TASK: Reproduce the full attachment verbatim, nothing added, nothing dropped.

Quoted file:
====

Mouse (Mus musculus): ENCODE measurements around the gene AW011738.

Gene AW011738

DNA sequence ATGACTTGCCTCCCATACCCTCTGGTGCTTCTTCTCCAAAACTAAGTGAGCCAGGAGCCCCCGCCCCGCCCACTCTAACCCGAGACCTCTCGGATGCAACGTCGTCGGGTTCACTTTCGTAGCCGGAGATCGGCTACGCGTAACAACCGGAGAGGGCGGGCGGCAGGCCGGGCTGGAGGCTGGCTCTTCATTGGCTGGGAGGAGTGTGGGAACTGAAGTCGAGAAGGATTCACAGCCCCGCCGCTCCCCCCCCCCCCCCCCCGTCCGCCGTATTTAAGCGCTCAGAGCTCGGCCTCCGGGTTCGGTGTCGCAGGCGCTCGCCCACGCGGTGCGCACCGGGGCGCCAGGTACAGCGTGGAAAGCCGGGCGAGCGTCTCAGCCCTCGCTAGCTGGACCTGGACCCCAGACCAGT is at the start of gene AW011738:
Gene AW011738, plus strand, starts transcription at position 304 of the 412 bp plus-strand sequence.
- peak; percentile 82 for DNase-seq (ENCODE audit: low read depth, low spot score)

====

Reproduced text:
Mouse (Mus musculus): ENCODE measurements around the gene AW011738.

Gene AW011738

DNA sequence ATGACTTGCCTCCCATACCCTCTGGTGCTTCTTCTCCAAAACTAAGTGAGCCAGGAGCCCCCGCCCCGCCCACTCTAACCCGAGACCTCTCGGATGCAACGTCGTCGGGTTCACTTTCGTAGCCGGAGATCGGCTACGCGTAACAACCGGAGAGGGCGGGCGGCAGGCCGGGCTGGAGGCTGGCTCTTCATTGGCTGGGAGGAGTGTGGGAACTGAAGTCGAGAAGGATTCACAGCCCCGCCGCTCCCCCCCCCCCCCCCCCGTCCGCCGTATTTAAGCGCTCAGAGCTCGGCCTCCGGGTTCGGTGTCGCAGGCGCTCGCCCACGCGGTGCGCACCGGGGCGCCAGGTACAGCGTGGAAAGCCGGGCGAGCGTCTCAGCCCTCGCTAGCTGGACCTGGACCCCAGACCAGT is at the start of gene AW011738:
Gene AW011738, plus strand, starts transcription at position 304 of the 412 bp plus-strand sequence.
- peak; percentile 82 for DNase-seq (ENCODE audit: low read depth, low spot score)